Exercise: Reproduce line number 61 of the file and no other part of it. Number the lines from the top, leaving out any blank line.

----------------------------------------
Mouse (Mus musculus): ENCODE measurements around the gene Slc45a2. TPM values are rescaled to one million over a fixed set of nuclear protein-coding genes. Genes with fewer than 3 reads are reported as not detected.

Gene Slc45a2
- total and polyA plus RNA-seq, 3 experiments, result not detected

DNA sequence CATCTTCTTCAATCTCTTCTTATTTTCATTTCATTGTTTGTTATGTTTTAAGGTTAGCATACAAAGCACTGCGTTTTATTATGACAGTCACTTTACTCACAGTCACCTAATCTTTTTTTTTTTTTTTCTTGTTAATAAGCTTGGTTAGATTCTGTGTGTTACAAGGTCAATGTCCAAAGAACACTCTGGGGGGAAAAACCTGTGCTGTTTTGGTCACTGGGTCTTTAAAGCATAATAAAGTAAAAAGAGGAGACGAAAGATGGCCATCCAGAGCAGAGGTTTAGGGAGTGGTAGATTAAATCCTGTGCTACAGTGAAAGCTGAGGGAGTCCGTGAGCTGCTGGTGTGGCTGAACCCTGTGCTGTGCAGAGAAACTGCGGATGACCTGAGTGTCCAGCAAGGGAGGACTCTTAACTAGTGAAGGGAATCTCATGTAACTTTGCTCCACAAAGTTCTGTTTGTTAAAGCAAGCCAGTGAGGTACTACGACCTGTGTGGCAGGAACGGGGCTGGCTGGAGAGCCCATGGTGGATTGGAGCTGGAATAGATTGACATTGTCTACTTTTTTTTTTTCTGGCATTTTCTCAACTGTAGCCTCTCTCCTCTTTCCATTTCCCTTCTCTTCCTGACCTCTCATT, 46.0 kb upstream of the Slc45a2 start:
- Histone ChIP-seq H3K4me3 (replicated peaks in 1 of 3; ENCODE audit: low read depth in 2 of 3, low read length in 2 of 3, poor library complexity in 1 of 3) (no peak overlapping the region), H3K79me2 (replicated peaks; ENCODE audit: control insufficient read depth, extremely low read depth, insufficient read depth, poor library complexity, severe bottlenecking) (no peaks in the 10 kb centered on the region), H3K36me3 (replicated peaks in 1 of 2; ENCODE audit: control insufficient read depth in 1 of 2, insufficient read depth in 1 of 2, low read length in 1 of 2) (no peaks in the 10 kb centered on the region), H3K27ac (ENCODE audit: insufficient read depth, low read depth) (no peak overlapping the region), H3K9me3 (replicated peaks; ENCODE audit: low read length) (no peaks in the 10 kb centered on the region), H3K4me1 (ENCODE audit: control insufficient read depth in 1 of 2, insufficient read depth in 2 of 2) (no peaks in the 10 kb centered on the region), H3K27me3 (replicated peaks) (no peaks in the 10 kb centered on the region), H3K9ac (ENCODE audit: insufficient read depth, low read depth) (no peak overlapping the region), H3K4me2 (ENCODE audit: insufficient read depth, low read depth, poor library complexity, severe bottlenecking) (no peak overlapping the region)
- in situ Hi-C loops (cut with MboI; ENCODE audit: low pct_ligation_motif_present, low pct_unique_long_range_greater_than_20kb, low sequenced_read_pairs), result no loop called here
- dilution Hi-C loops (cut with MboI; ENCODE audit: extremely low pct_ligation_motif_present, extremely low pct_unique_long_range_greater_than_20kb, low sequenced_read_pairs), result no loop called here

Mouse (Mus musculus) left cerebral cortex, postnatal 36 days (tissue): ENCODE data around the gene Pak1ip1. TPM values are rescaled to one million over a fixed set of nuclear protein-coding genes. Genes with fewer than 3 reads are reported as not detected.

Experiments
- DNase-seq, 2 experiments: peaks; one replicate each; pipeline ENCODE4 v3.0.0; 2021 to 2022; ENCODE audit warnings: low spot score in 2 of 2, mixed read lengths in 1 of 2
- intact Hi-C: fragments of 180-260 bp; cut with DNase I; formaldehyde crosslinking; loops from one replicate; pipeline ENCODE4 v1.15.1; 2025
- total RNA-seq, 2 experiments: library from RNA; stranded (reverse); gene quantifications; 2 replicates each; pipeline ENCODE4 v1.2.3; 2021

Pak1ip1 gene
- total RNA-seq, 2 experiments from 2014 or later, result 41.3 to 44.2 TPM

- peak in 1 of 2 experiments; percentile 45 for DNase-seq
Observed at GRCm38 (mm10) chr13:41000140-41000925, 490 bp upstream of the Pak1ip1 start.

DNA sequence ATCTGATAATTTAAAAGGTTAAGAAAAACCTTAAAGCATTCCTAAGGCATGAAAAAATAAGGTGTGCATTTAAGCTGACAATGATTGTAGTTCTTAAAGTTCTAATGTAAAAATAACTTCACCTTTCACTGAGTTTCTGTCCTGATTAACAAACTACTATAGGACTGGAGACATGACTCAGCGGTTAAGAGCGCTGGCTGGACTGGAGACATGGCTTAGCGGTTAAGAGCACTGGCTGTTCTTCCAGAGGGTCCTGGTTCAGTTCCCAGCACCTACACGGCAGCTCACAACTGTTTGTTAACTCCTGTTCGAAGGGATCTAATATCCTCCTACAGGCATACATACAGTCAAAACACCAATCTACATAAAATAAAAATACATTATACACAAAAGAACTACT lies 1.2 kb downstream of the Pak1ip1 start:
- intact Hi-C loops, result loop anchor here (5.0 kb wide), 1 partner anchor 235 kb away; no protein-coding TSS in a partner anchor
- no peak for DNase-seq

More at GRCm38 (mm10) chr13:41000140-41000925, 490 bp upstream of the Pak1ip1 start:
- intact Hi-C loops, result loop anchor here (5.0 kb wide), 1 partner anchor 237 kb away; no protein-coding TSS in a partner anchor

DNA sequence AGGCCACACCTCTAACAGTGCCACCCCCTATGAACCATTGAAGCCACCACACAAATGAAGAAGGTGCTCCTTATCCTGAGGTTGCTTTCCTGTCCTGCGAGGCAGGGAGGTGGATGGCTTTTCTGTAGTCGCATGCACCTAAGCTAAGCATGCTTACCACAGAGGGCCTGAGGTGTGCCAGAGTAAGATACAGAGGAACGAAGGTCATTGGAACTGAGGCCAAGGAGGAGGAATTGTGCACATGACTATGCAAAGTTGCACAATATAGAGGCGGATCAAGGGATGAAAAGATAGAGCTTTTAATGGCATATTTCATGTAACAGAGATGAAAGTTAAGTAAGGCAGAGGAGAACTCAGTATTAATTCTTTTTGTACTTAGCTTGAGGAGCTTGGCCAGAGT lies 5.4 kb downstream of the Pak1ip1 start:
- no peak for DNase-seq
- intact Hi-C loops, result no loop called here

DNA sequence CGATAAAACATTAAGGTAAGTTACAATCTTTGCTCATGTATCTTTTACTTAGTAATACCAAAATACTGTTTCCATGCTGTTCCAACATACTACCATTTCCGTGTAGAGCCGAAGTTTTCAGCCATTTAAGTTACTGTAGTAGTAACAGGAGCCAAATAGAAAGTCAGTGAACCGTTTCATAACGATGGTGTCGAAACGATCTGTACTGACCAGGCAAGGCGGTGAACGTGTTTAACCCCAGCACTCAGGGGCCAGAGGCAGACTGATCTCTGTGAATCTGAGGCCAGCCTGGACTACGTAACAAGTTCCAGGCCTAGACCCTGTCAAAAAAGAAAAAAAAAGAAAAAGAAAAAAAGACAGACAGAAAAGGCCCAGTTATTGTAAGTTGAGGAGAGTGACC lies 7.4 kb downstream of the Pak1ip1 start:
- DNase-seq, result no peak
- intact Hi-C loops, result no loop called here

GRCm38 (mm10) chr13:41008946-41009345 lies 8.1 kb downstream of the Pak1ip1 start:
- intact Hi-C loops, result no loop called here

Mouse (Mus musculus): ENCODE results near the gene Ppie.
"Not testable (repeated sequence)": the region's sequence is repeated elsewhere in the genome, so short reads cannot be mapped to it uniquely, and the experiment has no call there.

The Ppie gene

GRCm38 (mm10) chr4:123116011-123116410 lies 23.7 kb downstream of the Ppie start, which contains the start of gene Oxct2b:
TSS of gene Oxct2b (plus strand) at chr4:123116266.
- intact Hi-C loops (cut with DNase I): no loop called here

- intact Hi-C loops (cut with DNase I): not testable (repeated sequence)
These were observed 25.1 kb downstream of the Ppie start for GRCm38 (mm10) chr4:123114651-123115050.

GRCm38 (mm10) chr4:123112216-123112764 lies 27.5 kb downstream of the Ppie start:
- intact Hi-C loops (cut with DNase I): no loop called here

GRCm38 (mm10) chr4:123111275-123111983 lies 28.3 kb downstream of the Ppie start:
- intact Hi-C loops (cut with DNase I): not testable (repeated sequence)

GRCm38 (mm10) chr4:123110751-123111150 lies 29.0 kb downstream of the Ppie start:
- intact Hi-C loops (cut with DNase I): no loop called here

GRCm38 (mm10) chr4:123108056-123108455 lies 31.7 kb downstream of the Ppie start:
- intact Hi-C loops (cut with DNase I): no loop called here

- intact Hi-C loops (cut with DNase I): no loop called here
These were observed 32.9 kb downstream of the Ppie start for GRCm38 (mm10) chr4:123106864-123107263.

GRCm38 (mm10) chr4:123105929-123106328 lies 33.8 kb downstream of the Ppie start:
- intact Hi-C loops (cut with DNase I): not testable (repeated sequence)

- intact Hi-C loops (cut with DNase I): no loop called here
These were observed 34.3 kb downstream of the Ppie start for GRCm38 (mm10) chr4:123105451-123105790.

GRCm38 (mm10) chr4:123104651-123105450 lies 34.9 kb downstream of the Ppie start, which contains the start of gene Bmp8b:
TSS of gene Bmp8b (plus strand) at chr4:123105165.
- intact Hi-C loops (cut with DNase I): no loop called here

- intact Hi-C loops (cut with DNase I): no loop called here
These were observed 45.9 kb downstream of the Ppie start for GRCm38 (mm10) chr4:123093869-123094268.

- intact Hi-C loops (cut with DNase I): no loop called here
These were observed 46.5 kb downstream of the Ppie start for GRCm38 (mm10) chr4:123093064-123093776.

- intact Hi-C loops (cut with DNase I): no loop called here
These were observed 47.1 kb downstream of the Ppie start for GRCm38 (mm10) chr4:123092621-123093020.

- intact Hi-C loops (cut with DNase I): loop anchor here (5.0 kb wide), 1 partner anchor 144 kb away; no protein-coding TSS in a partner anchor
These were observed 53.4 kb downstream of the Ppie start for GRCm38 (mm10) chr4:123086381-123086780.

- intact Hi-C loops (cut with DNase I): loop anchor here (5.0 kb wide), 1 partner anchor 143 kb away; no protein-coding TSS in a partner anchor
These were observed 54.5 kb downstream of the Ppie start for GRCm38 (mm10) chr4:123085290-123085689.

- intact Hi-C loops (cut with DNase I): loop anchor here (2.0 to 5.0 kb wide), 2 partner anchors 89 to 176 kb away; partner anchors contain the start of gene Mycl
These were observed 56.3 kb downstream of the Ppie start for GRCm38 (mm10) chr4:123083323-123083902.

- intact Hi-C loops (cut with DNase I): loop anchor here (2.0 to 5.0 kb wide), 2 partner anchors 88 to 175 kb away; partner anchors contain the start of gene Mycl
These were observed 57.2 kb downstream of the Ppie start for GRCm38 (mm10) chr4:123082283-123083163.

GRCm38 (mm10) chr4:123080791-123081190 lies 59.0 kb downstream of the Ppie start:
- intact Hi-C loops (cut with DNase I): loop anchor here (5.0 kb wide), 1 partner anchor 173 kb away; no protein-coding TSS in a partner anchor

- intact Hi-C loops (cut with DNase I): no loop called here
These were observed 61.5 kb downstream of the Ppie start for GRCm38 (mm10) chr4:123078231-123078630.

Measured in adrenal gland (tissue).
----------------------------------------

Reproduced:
- intact Hi-C loops (cut with DNase I): loop anchor here (5.0 kb wide), 1 partner anchor 144 kb away; no protein-coding TSS in a partner anchor